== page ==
C’mon C’mon – QUICK REVIEW

Childhood is terrifying. You’re thrown into a world of new experiences, sights and people as your little peanut brain tries to comprehend it all. There’s a wonder to seeing the world for the first time, but as you grow older, you begin to remember less and less of these memories. How can we go through these formative years with little to no recollection of those tiny moments that shaped who we are? Childhood is just as terrifying from the outside looking in. I don’t have a kid, yet I’m constantly struck by impending dread when I think of screwing it all up. I don’t know how to do this. Does anyone? Are we doing enough? Too much? The experiences we encounter in these young years can forever change us, and it seems there’s always been this disconnect of understanding between parent and child when it comes to how these experiences affect us.

C’mon C’mon is a heartwarming attempt to spark these necessary conversations through a narrative that also serves as a kind of psuedo-documentary. A radio journalist name Johnny (Joaquin Phoenix) is in the middle of a cross country journey to interview kids about their lives, their emotions and their futures. When his formerly estranged sister (Gabby Hoffman) needs to abruptly leave to go help her mentally ill ex-husband, Johnny volunteers to watch his nephew, Jesse (Woody Norman), while she’s gone. Through a slew of confusion and frustration blossoms a friendship between the two that ends up teaching both of them more about themselves than they previously knew.

Without big emotional swings or dramatic heart-wrenching monologues, this film captivated me in a way I wasn’t expecting. There’s so much compassion on display here, all broadcasted through little moments that may have once felt insignificant in the grand scheme of things. A visit to the skatepark; an argument over brushing your teeth; a phone call with your parent. All these moments manage to carry so much weight without the dressings of a traditional dramatic narrative. Childhood, parenthood and accepting our emotions are all quietly dissected here through genuine, honest dialogue and authentic characters. The line between reality and fiction begin to blur even further with addition of interviews with children and teens that are anything but scripted (and if they are holy cow). This isn’t a formulated, constructed world we are experiencing. This is our world, and these are the real thoughts and concerns of today’s youth.

The duo of Phoenix and Norman is nothing short of outstanding. Both are frustrated by what they can’t immediately understand while also each experiencing and parental loss of some kind. Phoenix once again proves his caliber with his restrained, down-to-Earth performance to absolutely no surprise to me. But it’s Woody Norman that truly steals the show, delivering one of the best child performances I’ve seen in a very long time. His role as Jesse perfectly embodies the childhood experience; the frustration, the wonder. He’s intelligent yet naive to his own emotions, and by the end Johnny and he experience such a significant growth thanks in part to their friendship and differing views of the world around them. Finally, Hoffman can’t be ignored as Jesse’s mother Viv, a woman whose world seems to be crumbling around her yet must still find a way to raise her child into a compassionate human. She carries the most emotional weight throughout the film, and while she isn’t always present, her impact on Johnny and Jesse is always felt.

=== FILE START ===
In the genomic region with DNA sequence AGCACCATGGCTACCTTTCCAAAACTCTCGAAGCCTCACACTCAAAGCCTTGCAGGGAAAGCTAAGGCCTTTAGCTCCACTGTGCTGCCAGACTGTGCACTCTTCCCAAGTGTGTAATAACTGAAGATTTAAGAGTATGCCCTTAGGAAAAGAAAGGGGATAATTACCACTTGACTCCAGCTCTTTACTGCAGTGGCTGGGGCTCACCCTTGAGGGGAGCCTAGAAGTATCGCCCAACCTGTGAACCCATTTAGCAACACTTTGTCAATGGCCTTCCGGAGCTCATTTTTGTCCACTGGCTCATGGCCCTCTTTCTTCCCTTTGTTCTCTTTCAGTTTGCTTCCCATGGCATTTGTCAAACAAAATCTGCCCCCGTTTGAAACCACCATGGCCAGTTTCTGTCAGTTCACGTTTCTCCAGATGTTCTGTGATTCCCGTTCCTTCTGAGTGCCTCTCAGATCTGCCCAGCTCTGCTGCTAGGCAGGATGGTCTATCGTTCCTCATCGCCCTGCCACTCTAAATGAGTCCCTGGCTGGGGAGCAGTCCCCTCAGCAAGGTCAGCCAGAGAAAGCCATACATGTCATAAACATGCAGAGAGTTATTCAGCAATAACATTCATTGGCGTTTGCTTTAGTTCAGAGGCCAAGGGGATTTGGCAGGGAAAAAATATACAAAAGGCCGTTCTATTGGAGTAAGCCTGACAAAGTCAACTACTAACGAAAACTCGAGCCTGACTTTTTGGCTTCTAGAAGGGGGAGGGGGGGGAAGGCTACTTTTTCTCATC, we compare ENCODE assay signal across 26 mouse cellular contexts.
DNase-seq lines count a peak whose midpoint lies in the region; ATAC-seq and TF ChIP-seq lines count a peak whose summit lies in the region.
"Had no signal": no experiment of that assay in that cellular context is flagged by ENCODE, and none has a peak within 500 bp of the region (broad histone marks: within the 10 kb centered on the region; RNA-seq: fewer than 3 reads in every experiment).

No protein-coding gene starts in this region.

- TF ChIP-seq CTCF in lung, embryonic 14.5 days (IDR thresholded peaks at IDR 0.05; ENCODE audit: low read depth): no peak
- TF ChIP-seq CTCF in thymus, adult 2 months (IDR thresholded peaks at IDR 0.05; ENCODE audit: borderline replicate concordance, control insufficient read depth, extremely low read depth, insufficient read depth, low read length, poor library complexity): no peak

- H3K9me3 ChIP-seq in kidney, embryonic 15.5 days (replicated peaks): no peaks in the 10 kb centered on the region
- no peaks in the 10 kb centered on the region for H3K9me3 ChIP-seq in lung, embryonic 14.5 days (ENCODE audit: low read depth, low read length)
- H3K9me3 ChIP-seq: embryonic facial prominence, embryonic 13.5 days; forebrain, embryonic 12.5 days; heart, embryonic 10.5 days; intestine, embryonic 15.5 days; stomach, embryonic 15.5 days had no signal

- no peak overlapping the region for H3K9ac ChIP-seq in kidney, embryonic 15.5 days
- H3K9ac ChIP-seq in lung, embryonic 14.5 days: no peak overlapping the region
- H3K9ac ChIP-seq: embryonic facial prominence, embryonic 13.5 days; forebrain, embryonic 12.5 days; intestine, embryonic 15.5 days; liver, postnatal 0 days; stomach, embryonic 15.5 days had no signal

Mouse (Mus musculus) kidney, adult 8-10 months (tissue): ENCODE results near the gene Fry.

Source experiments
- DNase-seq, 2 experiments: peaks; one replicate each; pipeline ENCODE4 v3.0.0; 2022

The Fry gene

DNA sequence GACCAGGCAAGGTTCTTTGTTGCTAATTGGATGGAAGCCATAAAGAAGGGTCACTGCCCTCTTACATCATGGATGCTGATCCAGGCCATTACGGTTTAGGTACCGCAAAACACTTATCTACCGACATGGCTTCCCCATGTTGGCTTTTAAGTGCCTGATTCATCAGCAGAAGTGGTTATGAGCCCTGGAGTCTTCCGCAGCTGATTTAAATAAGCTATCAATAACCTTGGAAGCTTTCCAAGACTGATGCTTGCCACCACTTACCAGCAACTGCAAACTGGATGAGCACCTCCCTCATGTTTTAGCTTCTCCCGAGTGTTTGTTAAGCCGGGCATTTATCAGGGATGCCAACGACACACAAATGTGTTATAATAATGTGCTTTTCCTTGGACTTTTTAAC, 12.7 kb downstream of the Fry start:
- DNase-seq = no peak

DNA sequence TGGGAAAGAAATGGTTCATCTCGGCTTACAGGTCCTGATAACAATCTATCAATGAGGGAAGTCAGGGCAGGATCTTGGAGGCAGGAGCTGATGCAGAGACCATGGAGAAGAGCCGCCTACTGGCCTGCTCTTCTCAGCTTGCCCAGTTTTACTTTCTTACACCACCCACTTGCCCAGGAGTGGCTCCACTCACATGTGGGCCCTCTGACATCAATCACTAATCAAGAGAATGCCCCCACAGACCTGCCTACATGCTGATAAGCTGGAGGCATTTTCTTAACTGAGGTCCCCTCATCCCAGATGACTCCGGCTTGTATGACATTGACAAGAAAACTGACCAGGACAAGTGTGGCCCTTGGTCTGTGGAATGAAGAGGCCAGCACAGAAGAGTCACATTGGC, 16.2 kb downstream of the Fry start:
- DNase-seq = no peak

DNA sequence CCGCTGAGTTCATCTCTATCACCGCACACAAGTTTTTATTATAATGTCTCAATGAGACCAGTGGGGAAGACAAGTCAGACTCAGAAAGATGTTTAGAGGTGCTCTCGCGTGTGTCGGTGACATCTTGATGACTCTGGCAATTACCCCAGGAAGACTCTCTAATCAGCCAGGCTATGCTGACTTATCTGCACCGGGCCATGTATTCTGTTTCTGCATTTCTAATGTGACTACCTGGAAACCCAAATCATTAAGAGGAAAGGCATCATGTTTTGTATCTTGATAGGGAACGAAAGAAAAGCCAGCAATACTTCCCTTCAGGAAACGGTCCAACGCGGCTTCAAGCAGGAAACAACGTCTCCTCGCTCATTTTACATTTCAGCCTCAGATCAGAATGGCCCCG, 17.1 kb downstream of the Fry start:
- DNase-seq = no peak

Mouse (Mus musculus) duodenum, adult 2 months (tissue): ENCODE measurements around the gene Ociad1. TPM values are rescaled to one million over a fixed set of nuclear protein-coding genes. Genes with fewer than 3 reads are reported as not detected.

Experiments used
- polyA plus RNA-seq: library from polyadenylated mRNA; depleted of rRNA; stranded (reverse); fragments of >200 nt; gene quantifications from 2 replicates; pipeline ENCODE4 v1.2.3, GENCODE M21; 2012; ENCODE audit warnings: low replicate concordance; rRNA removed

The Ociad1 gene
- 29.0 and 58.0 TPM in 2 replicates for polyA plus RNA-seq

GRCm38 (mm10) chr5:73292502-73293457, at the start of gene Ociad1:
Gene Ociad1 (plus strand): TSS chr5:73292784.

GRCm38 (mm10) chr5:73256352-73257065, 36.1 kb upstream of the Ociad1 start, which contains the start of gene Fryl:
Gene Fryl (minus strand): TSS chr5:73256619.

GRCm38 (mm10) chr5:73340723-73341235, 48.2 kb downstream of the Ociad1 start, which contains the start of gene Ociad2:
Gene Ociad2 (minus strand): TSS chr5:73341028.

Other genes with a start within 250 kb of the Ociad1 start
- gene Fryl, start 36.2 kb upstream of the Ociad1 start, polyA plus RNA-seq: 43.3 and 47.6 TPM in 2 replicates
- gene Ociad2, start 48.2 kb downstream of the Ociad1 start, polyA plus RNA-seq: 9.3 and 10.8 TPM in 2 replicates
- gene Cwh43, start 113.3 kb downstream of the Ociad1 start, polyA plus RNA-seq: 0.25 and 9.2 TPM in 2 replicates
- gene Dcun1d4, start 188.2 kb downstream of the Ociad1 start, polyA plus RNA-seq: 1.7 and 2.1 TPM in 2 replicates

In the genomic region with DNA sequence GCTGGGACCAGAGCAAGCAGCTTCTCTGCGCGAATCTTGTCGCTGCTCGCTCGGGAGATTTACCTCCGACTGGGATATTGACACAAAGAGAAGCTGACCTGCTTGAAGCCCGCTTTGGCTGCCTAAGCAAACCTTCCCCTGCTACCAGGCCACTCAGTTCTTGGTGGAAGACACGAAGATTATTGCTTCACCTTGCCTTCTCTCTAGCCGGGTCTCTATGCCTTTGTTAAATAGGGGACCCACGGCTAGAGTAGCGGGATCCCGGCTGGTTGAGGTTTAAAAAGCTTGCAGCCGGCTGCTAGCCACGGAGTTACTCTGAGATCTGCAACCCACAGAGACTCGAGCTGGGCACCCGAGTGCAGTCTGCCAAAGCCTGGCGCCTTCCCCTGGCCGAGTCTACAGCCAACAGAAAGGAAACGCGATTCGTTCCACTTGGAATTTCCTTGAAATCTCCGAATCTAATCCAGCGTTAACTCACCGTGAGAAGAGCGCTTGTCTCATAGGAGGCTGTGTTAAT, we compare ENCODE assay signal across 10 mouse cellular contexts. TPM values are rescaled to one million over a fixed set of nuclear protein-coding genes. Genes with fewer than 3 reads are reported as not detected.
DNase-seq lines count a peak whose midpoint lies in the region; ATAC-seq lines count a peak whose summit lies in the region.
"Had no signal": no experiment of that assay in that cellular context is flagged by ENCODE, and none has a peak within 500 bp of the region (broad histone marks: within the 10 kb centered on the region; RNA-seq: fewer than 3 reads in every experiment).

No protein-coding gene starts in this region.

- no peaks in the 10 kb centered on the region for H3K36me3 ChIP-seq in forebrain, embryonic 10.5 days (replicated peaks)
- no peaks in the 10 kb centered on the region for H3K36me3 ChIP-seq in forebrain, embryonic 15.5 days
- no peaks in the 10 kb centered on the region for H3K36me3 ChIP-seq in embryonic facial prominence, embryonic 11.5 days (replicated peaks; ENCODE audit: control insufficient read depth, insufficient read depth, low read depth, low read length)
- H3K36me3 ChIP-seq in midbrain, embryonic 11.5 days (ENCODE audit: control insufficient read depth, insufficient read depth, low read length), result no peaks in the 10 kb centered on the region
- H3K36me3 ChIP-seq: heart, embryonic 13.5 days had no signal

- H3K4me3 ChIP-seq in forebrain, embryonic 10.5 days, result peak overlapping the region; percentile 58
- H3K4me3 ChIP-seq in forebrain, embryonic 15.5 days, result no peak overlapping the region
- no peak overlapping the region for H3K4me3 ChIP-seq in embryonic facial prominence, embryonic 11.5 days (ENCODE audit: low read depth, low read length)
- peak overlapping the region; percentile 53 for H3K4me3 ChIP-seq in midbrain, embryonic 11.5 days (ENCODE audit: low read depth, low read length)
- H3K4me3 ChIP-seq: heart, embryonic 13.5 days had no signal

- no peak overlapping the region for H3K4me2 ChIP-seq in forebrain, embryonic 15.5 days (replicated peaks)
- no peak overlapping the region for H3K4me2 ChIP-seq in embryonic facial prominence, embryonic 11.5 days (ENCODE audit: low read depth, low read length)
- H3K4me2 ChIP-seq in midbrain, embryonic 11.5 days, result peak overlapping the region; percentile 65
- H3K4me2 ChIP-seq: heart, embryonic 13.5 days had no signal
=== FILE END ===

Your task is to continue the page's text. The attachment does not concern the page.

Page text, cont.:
Director Mike Mills has managed to craft a film that says so much with so little, capturing the essence of living through a tiny adventure between uncle and nephew. The realistic portrayals of sorrow, happiness and anger almost make you forget you’re watching a movie, while the beautiful black and white cinematography envelope you in the hidden beauty of city skylines and beaches. There’s always an air of optimism despite the hardships, as even as the interviewed kids seem unsure of what the future holds, there’s always a hope that things will turn out alright.

Subtly and quietly brilliant, C’mon C’mon takes an honest look at children; how we interact with them and how we used to be one. Complex emotions are presented in a simplicity that doesn’t overwhelm you but also doesn’t treat you like you’re stupid. The performances are ripped straight from everyday life and manage to tap into the relatively unspoken parts of ourselves. It will make you laugh. It will make you cry. It will make you remember.

“It’s okay to not be fine.”



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